The programme's success depends mainly on the speed of vaccine distribution and the assurance of people's safety after the vaccination. All vaccines are authorised for emergency use only. There is a chance that some vaccine recipients may experience adverse events.
To protect them from adverse effects after the vaccination, on May 3, the National Health Security Board introduced a no-fault compensation programme for individuals who find undesired outcomes after the vaccination.
Not only 49 million people whose health is insured under the Universal Coverage Scheme (UCS) will benefit from this programme, but another 17 million people from the Social Security Scheme and Civil Servant Medical Benefits Scheme will also be compensated for adverse events.
This covers everyone who receives the Covid-19 vaccine administered under the government's national vaccination programme. However, those who have vaccinations provided by a private party aren't entitled to compensation.
It will not just bring the people's confidence in the Thai government's vaccination campaign, it will also protect their healthcare rights from the uncertainty of the pandemic.
The no-fault compensation programme for Covid-19 vaccination is the first and only national-level programme of its kind ever implemented in Thailand.
This same approach is also implemented globally. For example, in February, the World Health Organisation (WHO) announced a programme to compensate eligible individuals in 92 low- and middle-income countries for finding adverse effects after receiving Covax-distributed vaccines.
Thailand is among 25 member states of WHO that implements a no-fault compensation programme for medical errors, even before the arrival of the Covid-19 pandemic.
But only UCS beneficiaries benefit from the existing programme initiated by the NHSO. The programme was introduced by doctors, patient groups, and policymakers who understand the hardship of patients when medical errors happen.
Most of the victims stay silent, because they don't want to have a conflict with physicians and medical staff or because they can't afford to file lawsuits against doctors. The suits can take years to settle. The damages of medical errors on the patients, physically and mentally, can worsen during those years.
Therefore, a no-fault compensation programme was introduced and backed up by Section 41 of the National Health Security Act, to ensure that patients will receive quick and fair compensations when they experience medical errors. It also provides a channel for claiming compensation through the NHSO's sub-committee instituted in its 13 regional offices.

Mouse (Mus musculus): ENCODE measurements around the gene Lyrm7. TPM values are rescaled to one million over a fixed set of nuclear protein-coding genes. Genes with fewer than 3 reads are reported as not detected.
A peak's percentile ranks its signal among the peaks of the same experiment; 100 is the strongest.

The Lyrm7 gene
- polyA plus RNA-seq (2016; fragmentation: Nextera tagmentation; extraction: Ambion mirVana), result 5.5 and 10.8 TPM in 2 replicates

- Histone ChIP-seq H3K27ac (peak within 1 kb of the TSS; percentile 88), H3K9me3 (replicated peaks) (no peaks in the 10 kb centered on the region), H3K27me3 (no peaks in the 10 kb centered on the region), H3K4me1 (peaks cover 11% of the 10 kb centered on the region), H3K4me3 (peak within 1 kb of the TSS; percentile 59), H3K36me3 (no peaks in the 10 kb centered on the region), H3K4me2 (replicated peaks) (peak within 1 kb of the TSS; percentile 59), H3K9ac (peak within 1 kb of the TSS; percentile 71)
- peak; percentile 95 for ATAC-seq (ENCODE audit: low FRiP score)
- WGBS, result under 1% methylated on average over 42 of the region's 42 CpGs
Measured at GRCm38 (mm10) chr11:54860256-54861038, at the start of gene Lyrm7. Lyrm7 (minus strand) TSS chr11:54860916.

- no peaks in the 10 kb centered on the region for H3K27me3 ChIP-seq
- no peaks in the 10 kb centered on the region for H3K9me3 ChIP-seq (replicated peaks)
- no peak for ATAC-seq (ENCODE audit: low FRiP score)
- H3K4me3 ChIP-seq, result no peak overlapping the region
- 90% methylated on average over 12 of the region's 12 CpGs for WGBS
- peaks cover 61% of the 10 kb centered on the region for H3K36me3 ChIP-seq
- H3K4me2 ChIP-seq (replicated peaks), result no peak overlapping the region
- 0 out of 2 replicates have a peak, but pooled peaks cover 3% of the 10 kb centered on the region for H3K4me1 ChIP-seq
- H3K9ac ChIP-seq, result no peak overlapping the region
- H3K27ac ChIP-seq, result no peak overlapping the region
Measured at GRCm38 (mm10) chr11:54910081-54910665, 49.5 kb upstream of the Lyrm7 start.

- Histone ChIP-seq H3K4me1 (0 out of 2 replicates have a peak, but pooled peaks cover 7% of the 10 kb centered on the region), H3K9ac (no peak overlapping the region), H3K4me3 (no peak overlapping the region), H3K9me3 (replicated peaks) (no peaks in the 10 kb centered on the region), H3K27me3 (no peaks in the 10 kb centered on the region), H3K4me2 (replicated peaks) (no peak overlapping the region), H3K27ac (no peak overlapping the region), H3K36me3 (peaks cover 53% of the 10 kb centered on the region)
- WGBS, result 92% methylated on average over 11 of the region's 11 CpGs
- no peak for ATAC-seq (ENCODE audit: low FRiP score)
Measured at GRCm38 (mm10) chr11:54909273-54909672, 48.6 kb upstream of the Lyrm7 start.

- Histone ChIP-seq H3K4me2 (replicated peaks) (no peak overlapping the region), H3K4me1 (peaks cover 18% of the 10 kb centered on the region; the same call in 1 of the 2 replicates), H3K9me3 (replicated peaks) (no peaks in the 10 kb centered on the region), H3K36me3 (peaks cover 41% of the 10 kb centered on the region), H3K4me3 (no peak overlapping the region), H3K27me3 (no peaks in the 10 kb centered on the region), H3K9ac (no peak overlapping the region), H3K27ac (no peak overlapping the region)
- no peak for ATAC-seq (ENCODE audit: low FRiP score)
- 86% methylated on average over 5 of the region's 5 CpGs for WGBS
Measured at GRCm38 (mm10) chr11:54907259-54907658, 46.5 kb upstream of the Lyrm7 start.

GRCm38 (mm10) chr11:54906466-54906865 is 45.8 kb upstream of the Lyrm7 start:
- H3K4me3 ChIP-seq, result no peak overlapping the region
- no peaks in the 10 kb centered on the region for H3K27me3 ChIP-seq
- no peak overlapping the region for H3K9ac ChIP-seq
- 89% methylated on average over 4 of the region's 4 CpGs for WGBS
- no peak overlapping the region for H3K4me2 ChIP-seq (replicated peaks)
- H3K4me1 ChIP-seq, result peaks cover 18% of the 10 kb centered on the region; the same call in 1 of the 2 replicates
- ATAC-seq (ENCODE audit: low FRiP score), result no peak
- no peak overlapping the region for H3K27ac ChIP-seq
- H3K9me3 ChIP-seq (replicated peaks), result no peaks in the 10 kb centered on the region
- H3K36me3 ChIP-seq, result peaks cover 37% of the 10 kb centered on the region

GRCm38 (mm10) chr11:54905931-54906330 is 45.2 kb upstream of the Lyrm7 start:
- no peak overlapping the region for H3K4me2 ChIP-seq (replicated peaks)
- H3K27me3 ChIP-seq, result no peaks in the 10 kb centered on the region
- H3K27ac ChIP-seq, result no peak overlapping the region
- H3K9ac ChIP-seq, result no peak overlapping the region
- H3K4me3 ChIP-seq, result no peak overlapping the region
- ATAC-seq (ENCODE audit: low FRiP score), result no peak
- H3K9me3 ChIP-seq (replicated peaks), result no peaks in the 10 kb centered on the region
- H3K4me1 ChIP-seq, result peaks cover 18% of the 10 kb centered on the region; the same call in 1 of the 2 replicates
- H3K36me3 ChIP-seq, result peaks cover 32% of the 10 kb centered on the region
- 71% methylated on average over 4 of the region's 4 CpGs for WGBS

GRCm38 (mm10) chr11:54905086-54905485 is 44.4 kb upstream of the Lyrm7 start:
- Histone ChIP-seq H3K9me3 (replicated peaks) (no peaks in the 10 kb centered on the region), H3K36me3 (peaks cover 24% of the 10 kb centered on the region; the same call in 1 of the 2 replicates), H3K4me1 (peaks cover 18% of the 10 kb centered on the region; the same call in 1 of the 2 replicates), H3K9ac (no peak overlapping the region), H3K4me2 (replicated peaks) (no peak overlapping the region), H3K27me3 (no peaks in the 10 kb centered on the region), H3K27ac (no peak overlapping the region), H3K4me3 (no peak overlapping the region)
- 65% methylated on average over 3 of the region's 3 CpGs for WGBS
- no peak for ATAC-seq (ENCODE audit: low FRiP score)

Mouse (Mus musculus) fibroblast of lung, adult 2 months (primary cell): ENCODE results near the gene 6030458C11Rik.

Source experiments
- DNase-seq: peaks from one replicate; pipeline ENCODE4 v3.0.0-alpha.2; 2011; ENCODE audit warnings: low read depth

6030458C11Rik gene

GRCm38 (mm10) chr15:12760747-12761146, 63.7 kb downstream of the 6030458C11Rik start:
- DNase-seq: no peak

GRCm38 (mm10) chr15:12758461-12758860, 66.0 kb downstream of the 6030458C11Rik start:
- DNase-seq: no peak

As much as giving a challenge, the Covid-19 vaccination programme also shows the Thai government the opportunity to expand the no-fault compensation programme to a national level.
As the NHSO has many years of experience running such a programme, it is assigned to lead this new national move.
We have issued the guideline and criteria for paying preliminary financial compensation to Covid-19 vaccine recipients suffering side effects. They can submit their complaints at every public hospital, Provincial Public Health Office, and the NHSO's Regional Office within two years from the day the side effects are detected.
The NHSO has also tasked its existing regional sub-committee to handle these complaints by examining and deciding on the compensation requests. The compensation will be paid within five days after the subcommittee’s approval.
A maximum of 400,000 baht will be paid in compensation for a death, a permanent and severe disability, or a chronic disease requiring treatment for the rest of the patient's life that occurs after the Covid-19 vaccination. A maximum of 240,000 baht will be paid in compensation for loss of organs or a disability and no more than 100,000 baht for less serious chronic injuries or illnesses.
At the end of May, around 260 complaints were submitted to the NHSO, six of which were deaths. The most common side effects of the vaccination are numbness and fever. More than 160 cases have been compensated so far. The rest are under the subcommittee's scrutiny.
To bring more confidence to the Covid-19 vaccination campaign, the NHS board has recently introduced laboratory testing and medication for treating Vaccine-induced Immune Thrombotic Thrombocytopenia (VITT) in the UCS benefits package.
VITT is a prothrombotic syndrome observed in a small number of people who received adenoviral vector-based vaccines. The exact incidence of VITT appears to be rare. However, the symptoms may show up in individuals within four to 30 days after vaccination.
The NHSO will keep monitoring adverse events of the Covid-19 vaccination closely. If any new studies concerning the negative effects arise, we may consider implementing a new programme or a provision.
Fairness and people's safety are our priority.
Published : June 18, 2021
By : Jadej Thammathat-Aree National Health Security Office (NHSO), secretary-general